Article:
[adjective des-uh-lit; verb des-uh-leyt]
barren or laid waste; devastated: a treeless, desolate landscape.
deprived or destitute of inhabitants; deserted; uninhabited.
solitary; lonely: a desolate place.
having the feeling of being abandoned by friends or by hope; forlorn.
dreary; dismal; gloomy: desolate prospects.
verb (used with object), des·o·lat·ed, des·o·lat·ing.
to lay waste; devastate.
to deprive of inhabitants; depopulate.
to make disconsolate.
to forsake or abandon.
Origin of desolate
Synonyms for desolate
4. Desolate, disconsolate, forlorn suggest one who is in a sad and wretched condition. The desolate person is deprived of human consolation, relationships, or presence: desolate and despairing. The disconsolate person is aware of the efforts of others to console and comfort, but is unable to be relieved or cheered by them: She remained disconsolate even in the midst of friends. The forlorn person is lost, deserted, or forsaken by friends: wretched and forlorn in a strange city.
Antonyms for desolate
Dictionary.com Unabridged Based on the Random House Unabridged Dictionary, © Random House, Inc. 2019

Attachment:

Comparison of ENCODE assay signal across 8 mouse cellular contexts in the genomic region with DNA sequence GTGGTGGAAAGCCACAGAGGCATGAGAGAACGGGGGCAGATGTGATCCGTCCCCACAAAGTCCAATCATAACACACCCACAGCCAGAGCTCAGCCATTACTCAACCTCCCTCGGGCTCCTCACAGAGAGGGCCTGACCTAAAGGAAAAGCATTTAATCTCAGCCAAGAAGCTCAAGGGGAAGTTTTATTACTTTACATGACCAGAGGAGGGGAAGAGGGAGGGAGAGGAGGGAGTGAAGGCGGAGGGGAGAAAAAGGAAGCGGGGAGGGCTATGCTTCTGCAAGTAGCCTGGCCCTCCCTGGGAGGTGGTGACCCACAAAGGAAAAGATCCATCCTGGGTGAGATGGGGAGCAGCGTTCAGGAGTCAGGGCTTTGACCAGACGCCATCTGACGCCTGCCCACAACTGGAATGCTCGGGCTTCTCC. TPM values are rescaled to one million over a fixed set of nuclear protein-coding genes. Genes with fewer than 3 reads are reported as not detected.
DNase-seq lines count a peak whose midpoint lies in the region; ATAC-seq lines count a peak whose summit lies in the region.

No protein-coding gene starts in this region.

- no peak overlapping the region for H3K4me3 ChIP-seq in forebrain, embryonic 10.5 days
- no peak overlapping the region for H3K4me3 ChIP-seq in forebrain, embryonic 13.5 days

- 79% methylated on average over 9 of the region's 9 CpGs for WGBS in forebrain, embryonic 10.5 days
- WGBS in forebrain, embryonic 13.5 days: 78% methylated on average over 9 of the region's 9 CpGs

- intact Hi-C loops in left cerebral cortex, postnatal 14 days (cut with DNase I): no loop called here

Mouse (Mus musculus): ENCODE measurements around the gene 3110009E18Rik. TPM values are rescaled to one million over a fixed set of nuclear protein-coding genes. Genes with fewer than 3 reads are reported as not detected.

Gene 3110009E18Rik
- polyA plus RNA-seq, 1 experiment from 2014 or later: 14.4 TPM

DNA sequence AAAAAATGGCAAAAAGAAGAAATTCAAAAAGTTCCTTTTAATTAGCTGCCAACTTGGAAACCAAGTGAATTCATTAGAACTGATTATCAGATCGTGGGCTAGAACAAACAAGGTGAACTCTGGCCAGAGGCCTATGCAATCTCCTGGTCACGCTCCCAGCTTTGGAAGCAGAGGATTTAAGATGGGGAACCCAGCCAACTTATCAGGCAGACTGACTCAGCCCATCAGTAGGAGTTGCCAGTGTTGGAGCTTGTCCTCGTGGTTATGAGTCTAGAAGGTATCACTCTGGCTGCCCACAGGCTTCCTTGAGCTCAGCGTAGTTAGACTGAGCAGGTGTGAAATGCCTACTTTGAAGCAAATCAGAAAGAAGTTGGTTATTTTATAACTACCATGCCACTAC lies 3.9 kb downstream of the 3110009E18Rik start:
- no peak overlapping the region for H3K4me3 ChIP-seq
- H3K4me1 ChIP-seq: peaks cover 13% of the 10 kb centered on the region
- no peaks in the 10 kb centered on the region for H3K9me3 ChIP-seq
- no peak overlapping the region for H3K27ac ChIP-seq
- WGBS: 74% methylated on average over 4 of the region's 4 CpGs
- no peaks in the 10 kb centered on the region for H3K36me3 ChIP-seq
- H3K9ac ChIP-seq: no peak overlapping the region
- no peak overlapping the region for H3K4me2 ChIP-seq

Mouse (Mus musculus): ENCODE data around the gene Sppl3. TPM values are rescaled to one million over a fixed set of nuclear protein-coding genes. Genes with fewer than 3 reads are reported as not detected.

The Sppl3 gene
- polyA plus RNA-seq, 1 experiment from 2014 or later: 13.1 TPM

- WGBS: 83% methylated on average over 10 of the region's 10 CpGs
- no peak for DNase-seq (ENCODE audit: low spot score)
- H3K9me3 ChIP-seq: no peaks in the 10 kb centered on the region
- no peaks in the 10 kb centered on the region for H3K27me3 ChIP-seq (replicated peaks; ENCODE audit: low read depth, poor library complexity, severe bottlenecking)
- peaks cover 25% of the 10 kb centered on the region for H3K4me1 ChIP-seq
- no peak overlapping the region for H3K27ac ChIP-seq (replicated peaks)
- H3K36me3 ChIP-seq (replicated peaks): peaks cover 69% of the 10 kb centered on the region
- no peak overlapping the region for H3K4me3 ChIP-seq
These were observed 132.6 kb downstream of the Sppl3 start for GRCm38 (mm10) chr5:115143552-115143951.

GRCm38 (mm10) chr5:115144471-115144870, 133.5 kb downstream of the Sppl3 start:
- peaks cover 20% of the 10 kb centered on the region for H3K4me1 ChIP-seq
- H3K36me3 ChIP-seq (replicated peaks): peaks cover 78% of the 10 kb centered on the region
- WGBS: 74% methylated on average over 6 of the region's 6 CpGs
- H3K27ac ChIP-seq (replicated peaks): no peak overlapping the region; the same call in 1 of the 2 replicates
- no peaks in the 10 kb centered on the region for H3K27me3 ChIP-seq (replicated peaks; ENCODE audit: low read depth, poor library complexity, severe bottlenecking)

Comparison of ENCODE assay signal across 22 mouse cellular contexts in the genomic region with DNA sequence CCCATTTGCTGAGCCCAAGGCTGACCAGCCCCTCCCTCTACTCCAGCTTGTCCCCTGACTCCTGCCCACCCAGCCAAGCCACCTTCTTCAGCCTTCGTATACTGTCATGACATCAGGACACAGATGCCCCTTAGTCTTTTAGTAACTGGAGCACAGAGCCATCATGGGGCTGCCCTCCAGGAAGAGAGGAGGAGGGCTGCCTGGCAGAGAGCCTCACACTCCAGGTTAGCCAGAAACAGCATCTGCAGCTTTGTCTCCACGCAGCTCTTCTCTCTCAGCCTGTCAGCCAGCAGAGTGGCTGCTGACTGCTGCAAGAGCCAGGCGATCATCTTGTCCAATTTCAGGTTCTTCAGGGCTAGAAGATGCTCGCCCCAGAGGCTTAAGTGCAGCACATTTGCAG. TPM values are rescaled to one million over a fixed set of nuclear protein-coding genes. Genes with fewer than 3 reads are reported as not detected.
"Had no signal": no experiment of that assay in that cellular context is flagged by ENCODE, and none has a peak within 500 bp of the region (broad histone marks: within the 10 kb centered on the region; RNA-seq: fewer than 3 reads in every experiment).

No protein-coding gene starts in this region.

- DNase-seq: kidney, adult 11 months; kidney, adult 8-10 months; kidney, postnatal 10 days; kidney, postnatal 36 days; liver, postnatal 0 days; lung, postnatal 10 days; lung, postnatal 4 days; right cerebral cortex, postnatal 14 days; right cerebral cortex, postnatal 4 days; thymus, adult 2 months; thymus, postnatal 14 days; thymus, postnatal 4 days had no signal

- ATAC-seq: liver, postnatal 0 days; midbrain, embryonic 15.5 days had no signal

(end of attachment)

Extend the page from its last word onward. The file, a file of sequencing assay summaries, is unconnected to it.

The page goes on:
Examples from the Web for desolator
Historical Examples of desolator
made uninhabitable; laid waste; devastated
without friends, hope, or encouragement; forlorn, wretched, or abandoned
gloomy or dismal; depressing
verb (ˈdɛsəˌleɪt) (tr)
to deprive of inhabitants; depopulate
to make barren or lay waste; devastate
to make wretched or forlorn
to forsake or abandon
Word Origin for desolate
C14: from Latin dēsōlāre to leave alone, from de- + sōlāre to make lonely, lay waste, from sōlus alone
Collins English Dictionary - Complete & Unabridged 2012 Digital Edition © William Collins Sons & Co. Ltd. 1979, 1986 © HarperCollins Publishers 1998, 2000, 2003, 2005, 2006, 2007, 2009, 2012
late 14c., from desolate (adj.). Related: Desolated; desolating.
Online Etymology Dictionary, © 2010 Douglas Harper